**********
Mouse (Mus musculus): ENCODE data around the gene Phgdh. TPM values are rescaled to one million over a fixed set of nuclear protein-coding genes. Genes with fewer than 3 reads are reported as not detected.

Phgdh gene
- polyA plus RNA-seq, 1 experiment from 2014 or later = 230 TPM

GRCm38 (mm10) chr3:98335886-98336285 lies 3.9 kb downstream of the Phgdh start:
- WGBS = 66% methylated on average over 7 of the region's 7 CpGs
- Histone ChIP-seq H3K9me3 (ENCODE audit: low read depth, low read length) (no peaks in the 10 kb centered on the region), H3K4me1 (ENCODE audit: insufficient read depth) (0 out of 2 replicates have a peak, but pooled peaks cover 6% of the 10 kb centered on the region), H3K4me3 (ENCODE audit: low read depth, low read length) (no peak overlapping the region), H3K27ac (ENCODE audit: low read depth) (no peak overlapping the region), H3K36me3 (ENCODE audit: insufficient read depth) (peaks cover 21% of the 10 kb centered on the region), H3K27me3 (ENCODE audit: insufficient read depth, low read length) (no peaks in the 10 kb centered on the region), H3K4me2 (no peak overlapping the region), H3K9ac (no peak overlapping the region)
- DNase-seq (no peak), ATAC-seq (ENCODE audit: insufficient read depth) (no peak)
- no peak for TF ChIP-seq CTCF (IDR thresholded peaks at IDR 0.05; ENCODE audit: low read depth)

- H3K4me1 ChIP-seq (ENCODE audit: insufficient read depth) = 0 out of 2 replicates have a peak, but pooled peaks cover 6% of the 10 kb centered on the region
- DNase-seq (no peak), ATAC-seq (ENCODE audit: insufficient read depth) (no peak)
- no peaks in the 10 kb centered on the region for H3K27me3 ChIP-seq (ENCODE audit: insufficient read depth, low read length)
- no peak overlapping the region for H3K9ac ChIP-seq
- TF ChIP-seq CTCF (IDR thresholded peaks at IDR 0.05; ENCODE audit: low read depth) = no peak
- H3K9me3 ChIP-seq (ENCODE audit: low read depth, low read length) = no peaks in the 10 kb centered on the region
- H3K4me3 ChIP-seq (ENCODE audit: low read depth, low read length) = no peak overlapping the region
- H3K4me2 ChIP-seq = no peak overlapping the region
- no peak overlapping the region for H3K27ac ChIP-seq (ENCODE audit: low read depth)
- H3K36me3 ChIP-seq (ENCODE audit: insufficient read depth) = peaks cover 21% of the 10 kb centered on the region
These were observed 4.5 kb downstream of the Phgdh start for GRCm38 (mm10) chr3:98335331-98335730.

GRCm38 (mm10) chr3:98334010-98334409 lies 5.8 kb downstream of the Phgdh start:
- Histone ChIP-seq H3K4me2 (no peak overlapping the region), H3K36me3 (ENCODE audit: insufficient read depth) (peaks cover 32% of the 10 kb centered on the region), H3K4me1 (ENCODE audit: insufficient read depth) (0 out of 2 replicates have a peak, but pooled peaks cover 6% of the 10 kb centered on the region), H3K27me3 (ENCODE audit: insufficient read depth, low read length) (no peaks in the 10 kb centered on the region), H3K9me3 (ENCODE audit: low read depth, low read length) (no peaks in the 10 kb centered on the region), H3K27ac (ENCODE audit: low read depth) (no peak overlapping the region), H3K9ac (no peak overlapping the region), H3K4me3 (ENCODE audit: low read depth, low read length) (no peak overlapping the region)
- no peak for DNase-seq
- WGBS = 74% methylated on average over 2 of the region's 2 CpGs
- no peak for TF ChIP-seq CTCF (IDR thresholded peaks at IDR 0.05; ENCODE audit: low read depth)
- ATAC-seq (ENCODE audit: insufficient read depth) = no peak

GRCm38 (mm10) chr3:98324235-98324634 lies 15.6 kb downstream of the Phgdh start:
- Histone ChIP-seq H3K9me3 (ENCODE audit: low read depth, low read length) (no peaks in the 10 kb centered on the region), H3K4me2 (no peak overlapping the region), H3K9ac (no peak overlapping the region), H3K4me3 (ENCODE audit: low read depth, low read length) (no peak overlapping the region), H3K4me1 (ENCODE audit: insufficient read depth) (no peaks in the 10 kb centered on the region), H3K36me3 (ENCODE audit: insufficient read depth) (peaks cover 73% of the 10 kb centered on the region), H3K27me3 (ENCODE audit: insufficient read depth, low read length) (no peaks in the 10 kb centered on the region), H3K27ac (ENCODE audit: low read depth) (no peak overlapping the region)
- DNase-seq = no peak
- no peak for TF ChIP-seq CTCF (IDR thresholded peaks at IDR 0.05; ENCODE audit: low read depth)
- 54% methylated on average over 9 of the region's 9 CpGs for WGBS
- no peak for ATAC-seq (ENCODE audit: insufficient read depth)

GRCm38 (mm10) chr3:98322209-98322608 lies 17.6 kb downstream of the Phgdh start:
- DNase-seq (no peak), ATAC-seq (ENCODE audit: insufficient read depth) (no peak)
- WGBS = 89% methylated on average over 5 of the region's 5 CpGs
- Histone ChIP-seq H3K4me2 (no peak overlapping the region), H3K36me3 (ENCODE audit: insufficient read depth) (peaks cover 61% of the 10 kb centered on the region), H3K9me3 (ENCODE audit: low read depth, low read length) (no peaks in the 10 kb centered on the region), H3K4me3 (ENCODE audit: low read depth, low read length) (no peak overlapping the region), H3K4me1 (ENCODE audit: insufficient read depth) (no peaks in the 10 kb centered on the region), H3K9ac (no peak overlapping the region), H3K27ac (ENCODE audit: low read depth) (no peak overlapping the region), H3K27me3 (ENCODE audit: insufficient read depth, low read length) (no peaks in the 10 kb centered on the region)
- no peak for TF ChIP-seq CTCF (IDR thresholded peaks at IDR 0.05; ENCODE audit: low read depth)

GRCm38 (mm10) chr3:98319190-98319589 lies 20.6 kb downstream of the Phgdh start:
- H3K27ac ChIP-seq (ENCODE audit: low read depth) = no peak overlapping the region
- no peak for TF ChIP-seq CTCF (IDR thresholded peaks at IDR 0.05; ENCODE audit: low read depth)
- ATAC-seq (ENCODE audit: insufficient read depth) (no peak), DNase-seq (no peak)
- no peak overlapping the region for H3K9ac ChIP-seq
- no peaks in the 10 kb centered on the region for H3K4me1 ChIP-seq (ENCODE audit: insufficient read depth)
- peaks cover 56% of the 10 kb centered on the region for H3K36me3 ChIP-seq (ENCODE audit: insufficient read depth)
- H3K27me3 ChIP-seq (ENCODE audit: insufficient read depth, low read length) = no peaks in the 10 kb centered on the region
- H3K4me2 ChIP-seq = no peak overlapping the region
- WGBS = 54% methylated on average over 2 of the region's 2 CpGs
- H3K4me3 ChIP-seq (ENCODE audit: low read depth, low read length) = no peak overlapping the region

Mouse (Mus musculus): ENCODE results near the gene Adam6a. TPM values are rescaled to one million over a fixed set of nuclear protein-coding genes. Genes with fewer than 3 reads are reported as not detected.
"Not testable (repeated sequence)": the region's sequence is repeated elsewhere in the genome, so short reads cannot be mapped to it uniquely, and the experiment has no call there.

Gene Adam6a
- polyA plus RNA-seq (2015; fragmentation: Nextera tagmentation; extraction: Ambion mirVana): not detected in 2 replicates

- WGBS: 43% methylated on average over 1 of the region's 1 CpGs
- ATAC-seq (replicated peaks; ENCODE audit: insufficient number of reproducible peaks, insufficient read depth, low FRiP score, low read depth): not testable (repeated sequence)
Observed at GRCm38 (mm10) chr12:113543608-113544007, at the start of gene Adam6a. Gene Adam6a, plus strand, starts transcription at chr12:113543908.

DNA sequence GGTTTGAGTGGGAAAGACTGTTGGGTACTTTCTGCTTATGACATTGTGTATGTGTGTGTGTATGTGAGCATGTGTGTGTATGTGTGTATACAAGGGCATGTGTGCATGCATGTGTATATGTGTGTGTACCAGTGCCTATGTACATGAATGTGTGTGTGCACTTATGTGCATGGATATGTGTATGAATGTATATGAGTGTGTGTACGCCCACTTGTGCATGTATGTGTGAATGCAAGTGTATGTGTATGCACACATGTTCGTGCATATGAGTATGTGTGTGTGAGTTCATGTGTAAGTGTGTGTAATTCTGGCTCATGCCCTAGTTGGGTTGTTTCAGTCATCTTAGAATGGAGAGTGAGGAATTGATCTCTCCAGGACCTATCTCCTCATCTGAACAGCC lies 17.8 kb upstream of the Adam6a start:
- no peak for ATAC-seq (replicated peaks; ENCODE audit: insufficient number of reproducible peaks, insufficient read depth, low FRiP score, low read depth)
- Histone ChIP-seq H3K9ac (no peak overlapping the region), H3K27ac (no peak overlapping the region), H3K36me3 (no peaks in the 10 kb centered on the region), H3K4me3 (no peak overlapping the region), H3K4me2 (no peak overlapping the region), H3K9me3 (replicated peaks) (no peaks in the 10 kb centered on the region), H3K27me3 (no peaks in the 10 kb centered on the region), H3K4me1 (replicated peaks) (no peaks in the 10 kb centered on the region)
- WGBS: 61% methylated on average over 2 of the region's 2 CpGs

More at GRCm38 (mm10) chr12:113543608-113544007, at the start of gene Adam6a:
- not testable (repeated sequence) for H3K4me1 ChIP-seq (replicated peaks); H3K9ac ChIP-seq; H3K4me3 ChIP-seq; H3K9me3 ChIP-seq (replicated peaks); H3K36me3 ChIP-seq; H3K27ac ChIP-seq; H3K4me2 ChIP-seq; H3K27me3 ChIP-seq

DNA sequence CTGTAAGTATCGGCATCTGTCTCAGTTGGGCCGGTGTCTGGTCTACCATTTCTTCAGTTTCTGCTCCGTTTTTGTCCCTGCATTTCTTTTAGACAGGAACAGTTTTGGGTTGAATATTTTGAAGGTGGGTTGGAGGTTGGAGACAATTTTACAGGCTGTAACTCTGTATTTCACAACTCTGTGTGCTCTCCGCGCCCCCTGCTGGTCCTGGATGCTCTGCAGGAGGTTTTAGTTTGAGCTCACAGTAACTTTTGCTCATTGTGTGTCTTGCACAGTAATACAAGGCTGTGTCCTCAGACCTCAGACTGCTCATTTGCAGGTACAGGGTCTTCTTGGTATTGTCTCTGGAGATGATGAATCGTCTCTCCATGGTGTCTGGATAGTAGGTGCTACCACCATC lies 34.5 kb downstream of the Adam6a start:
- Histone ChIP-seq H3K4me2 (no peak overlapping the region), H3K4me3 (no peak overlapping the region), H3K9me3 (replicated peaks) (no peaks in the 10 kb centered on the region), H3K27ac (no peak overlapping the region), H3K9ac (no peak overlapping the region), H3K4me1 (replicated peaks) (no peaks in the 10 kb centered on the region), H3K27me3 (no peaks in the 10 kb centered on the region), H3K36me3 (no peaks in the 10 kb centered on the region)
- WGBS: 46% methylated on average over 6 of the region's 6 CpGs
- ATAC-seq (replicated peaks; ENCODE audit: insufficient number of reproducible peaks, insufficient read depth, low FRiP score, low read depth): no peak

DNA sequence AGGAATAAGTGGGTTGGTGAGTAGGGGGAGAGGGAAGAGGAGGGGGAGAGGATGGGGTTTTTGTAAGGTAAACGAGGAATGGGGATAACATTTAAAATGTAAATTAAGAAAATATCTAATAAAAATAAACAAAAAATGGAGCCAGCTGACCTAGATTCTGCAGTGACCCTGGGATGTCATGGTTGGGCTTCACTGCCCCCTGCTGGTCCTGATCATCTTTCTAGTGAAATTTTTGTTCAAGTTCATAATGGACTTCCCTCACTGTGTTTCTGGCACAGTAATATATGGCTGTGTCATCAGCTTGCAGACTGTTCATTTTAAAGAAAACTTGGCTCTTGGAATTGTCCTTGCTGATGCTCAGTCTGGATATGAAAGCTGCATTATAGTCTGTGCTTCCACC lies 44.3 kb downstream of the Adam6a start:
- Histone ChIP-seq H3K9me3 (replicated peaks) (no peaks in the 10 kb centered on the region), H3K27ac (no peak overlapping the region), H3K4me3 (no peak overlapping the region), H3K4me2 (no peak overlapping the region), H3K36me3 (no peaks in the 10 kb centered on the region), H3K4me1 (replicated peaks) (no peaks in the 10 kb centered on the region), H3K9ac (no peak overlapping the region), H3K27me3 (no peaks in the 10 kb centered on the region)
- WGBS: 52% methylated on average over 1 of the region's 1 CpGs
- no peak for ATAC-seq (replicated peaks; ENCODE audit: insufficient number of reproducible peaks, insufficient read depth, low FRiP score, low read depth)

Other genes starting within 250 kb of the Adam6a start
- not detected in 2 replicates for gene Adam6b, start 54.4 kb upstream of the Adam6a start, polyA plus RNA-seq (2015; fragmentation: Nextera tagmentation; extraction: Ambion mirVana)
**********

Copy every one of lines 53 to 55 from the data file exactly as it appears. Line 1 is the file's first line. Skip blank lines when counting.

- ATAC-seq (replicated peaks; ENCODE audit: insufficient number of reproducible peaks, insufficient read depth, low FRiP score, low read depth): not testable (repeated sequence)
Observed at GRCm38 (mm10) chr12:113543608-113544007, at the start of gene Adam6a. Gene Adam6a, plus strand, starts transcription at chr12:113543908.

DNA sequence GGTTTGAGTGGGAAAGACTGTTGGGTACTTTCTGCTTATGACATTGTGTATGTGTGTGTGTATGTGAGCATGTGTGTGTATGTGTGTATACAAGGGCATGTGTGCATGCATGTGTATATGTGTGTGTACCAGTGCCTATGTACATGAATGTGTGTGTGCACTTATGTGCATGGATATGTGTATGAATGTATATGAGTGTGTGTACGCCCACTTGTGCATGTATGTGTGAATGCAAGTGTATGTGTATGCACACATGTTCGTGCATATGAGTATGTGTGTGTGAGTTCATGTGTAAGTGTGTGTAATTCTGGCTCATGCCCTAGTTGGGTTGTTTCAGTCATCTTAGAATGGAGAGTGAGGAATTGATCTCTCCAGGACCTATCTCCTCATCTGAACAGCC lies 17.8 kb upstream of the Adam6a start: